Chicago fire personnel evacuate an injured firefighter at a extra-alarm fire at 1700 East 75th Street. (E. Jason Wambsgans/ Chicago Tribune) | MORE PHOTOS
Corey Ankum and Edward Stringer were among a dozen firefighters putting out a blaze in an abandoned building at daybreak today when suddenly the roof gave way.
Steven Ellerson, a 20-year veteran, and others swarmed inside to rescue them. "He heard someone calling for help and he looked for him," Ellerson's brother Maurice Matthews said.
Ellerson found Ankum on the floor, gasping.
Firefighters dig through rubble as they search for trapped colleagues after a brick wall collapsed at a South Side fire in a vacant commercial building. (WGN-TV)
"He found him and knew he was struggling to breathe so he took off his mask to give him some oxygen," Matthews said. "Corey's head was stuck somehow and they couldn't get him out. So my brother went to give him his coat but they came and got my brother out of there. My brother didn't want to leave him, but there was no choice.
"It was a chaotic scene," Matthews said. "These guys put their lives on the line every day."
Stringer and another trapped firefighter was rushed to Northwestern Memorial Hospital, police closing ramps and clearing the way for the ambulances. Ankum was taken to Christ Medical Center in Oak Lawn.
Fire Department spokesman Larry Langford said both firefighters died of trauma. Ankum had been with the department less than two years, Stringer about 12 years.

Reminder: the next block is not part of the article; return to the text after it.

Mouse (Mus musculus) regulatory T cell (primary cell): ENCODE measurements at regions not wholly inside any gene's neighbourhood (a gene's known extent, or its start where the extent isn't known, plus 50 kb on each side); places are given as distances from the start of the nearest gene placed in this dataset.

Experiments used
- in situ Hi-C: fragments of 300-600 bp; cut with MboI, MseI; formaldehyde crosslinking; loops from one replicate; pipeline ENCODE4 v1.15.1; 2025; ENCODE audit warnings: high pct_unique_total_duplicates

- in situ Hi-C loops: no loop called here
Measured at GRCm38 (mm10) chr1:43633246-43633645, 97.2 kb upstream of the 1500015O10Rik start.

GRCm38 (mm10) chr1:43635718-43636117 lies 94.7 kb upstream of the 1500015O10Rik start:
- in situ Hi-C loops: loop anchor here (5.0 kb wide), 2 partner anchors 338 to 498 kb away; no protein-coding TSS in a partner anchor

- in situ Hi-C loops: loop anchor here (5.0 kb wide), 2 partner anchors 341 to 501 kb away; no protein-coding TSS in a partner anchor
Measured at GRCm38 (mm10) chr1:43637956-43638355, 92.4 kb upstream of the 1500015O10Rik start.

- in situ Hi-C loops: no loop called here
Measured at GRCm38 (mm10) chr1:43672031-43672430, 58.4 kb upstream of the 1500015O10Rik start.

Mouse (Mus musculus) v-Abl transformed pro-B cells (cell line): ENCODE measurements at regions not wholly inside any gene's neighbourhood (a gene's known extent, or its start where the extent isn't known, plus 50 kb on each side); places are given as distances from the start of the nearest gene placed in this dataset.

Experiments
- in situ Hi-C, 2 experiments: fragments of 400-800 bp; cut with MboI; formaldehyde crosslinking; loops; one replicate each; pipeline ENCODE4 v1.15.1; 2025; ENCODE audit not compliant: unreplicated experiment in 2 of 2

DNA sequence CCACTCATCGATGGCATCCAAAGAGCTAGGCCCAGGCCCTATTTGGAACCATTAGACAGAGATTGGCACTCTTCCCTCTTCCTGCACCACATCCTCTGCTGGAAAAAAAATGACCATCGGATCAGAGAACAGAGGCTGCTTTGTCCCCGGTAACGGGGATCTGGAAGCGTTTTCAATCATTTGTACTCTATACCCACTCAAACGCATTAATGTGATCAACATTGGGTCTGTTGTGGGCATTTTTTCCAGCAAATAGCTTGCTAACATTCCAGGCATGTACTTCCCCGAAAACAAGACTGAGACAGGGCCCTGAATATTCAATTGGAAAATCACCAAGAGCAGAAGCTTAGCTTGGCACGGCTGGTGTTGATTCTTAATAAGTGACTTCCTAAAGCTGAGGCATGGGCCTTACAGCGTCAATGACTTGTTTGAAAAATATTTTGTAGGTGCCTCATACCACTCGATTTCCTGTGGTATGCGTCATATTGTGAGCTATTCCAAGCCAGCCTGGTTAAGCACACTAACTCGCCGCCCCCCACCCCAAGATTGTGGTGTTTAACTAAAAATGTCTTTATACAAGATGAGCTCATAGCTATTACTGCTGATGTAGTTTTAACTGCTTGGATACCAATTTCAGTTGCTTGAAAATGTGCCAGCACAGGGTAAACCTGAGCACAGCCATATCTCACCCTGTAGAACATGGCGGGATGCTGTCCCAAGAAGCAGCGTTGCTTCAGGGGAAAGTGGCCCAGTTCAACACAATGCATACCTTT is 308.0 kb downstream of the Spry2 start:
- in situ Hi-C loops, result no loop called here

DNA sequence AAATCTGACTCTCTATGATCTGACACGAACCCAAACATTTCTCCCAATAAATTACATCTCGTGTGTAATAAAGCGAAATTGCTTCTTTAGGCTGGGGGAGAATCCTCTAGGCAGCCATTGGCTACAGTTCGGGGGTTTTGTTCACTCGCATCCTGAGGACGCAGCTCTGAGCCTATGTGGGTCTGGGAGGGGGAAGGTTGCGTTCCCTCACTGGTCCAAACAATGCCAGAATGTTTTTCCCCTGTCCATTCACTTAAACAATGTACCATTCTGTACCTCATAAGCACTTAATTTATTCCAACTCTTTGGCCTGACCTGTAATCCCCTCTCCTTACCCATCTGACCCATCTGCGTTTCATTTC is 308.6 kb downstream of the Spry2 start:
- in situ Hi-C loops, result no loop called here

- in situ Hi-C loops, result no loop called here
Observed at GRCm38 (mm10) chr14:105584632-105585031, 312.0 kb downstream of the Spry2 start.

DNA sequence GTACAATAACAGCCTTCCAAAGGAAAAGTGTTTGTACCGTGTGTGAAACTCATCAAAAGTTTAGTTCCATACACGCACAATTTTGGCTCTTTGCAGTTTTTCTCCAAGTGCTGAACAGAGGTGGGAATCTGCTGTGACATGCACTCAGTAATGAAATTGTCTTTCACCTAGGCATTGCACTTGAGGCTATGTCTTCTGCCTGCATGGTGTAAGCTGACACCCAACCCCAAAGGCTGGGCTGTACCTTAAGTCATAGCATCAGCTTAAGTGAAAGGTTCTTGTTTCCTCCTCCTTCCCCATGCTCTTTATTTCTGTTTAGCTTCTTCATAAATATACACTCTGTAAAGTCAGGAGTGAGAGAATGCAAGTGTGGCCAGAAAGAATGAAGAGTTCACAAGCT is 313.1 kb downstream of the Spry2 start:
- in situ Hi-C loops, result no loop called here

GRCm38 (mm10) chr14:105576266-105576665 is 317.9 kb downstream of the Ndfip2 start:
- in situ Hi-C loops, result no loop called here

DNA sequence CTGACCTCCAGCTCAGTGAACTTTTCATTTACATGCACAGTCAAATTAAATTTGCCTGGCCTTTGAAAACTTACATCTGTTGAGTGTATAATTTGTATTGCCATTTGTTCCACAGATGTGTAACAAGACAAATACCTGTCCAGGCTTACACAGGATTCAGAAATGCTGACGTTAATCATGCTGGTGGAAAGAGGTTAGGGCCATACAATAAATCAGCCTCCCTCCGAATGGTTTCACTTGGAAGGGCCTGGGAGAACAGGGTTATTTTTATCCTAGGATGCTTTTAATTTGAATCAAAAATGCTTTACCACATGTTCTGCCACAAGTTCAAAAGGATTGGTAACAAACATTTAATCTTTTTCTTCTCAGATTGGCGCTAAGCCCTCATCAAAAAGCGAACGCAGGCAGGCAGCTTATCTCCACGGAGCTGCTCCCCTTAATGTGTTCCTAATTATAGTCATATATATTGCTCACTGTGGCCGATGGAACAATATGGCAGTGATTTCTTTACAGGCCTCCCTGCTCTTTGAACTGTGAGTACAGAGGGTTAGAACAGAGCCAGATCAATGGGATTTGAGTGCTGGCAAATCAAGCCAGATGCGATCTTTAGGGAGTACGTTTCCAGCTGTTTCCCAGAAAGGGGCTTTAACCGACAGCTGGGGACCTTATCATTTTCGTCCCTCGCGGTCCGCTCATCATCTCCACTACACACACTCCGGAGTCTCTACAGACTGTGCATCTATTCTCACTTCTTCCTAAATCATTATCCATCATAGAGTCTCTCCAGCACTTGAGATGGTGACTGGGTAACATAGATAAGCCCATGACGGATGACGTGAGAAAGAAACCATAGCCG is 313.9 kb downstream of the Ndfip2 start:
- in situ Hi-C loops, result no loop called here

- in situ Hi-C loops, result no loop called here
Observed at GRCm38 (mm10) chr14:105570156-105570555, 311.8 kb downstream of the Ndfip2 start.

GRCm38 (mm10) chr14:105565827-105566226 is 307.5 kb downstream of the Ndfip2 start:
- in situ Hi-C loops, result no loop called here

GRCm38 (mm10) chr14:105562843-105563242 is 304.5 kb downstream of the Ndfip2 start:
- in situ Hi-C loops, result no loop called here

The other trapped firefighter taken to Northwestern was "stable," according to Chicago Fire Cmsr. Robert Hoff. In all, 19 firefighters suffered injuries, Hoff said at an afternoon news conference. He said the injuries of those who survived were not considered life-threatening.
This is the worst fire for the department since February 1998, when two firefighters died in a blaze. A roof collapsed at 10611 S. Western Avenue, killing Patrick King, 40, and Anthony Lockhart, 40. They were among the first to enter the building. In August, Christopher Wheatley died when he fell about 35 feet off a ladder while battling a fire at a West Loop restaurant.
The deaths came on the 100th anniversary of a huge fire at the Union Stockyards that claimed the life of 21 Chicago firefighters, the single greatest loss in U.S. history of professional big-city firefighters until Sept. 11, 2001.